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That doesn't look like the stereo-typical cushings coat but I'll bet if the vet draws blood he will tell you this horse has a low thyroid.

Low thyroids on their own are rare in horses; it's generally something else causing the problem, like insulin

I'd almost bet money your horse is headed for insulin resistance.

I say that because I have two with metabolic issues and really think my third Tennessee Walker is moving in that direction

If he is, it's my pasture, without question. He wasn't shedding his winter coat like he should. His blood work came back showing a low thyroid. I put him on Chastetree and guess what -- within ten days his coat was shed to where it always is.

Good and not good. Not good because it took the chastetree to get his coat shed completely out and that, to me, means his got the beginnings of insulin issues. This is the same horse that was my Control Horse when I was involved in the University of Minnesota's metabolic studies two years ago.

Regarding the alfalfa:

My 25 yo with Equine Metabolic Syndrome is fine eating soaked timothy/alfalfa cubes because he's reached the age where he needs that extra protein and amino acids.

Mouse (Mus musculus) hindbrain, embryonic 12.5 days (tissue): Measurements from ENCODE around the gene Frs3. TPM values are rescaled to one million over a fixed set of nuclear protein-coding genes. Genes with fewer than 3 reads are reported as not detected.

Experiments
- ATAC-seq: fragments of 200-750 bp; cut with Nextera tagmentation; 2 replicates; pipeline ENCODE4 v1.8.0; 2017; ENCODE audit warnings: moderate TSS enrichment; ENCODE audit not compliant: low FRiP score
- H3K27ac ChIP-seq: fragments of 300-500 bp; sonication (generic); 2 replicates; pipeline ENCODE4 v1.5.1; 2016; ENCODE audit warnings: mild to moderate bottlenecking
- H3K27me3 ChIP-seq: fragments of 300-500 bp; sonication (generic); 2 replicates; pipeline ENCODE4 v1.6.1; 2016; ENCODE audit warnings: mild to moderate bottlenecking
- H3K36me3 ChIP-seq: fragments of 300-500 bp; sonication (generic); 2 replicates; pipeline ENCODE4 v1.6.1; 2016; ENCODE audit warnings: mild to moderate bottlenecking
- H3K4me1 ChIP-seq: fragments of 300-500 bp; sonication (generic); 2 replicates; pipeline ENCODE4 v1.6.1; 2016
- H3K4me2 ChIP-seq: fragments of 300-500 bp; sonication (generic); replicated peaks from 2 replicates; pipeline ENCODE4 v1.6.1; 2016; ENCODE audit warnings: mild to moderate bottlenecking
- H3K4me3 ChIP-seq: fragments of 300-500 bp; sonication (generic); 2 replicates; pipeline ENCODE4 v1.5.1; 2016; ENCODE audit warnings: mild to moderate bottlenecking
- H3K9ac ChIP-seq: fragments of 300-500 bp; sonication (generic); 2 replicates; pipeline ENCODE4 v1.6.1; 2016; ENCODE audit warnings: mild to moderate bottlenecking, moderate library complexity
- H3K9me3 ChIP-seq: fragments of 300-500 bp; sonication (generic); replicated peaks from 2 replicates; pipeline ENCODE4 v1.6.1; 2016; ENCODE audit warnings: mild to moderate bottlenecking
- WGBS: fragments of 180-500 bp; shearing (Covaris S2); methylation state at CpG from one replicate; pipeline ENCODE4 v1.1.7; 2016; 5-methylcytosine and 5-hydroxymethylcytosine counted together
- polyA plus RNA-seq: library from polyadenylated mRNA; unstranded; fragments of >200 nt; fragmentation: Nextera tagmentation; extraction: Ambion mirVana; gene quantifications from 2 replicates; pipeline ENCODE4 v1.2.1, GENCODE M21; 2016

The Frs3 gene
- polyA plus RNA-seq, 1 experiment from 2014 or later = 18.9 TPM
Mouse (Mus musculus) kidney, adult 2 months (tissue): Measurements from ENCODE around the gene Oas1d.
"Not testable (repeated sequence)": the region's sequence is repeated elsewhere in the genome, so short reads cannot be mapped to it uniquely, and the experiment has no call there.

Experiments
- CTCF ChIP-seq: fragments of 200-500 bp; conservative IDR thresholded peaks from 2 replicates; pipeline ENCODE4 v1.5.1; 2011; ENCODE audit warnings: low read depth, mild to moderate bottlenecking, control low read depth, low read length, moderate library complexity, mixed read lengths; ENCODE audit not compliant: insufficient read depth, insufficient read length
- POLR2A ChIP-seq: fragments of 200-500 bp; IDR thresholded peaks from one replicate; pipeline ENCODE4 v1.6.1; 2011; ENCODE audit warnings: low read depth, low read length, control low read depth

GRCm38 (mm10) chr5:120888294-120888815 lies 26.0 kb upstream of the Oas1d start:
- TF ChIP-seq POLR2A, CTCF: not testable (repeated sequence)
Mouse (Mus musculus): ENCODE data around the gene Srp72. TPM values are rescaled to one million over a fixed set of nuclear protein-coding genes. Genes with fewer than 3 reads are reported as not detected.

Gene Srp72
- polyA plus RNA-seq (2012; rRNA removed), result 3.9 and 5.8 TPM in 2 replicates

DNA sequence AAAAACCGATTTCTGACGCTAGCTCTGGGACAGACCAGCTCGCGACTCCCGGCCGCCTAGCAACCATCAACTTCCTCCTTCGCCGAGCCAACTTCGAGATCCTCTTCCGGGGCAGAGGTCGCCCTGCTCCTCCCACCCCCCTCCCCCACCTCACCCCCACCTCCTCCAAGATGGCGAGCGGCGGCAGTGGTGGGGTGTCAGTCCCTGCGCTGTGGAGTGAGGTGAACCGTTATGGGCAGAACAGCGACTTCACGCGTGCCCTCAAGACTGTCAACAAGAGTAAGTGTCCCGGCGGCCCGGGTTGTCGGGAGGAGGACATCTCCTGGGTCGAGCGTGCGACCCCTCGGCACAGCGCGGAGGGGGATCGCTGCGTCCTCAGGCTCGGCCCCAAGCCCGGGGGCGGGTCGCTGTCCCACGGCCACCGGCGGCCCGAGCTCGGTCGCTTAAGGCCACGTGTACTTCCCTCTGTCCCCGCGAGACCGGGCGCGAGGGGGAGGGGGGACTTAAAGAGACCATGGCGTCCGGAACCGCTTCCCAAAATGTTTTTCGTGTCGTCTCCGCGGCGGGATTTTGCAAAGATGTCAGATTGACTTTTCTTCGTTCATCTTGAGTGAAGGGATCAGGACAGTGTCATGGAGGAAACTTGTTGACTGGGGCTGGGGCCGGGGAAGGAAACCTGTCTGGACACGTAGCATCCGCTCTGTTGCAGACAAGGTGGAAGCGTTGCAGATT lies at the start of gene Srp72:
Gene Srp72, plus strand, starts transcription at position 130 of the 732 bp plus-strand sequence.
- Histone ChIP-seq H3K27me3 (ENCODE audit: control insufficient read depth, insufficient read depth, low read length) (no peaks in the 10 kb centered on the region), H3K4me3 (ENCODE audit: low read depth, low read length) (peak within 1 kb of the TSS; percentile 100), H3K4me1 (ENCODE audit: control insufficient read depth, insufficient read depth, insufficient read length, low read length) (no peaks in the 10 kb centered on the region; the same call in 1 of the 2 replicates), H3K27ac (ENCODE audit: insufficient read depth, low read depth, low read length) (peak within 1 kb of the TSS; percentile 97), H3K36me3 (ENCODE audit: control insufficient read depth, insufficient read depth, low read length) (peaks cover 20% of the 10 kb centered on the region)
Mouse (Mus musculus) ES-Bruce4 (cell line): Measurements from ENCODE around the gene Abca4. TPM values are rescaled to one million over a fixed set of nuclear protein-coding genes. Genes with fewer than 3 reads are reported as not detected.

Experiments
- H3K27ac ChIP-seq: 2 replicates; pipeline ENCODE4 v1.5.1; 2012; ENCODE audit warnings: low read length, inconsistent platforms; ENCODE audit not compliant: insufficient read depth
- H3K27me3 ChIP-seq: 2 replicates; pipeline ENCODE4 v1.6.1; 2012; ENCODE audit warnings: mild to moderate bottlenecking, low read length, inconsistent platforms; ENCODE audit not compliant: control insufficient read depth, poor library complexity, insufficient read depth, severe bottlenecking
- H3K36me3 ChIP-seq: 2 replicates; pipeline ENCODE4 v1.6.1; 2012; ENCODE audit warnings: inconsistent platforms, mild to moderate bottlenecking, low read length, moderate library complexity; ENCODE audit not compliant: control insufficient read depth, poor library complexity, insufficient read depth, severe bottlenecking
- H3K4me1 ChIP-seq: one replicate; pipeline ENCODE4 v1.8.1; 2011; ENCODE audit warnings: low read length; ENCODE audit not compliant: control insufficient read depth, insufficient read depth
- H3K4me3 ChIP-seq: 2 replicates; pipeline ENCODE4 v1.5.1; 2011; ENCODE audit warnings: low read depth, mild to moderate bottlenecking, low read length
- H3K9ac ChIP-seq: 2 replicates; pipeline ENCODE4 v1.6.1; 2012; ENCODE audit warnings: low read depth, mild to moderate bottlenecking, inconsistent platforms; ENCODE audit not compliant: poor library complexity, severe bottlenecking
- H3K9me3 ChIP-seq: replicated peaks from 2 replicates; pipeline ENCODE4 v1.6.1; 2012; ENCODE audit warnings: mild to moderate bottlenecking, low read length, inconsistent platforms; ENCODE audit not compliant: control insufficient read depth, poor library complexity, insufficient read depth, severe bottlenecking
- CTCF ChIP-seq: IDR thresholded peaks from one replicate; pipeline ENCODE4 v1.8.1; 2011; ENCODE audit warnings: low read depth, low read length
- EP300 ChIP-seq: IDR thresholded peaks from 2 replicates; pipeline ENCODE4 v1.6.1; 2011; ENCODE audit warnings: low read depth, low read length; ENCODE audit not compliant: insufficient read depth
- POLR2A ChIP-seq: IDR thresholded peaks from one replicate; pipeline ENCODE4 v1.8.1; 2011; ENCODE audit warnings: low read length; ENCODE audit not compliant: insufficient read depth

My 17 yo with true insulin resistance can't even smell those cubes or his insulin spikes.

If you can feed bagged hay (Tractor Supply sells it), my thought would get him off alfalfa for a month and see what happens.

Another reason horses can show a low thyroid and not shed like they should is iodine. Too much or too little will show the same symptoms however, so one isn't really sure which direction to go.

If your horse is getting a vitamin/mineral supplement he shouldn't be low in iodine. Without having your alfalfa tested, you have no way of knowing if the iodine is high or low.

We've reached an era where horse keeping, sadly, is no longer just throw a handful of oats and a flake of hay at the horse. There's so much pollution and feeds have been genetically modified so as to increase yield on less acreage that, it just about forces all of us horse owners to become more knowledeable horse nutrition than we want to be

And that nutrition is a delicate balance. While all my horses eat as if they had metabolic issues, once I get past the base diet, things really vary from horse-to-horse based on their personal health issues. It can make you crazy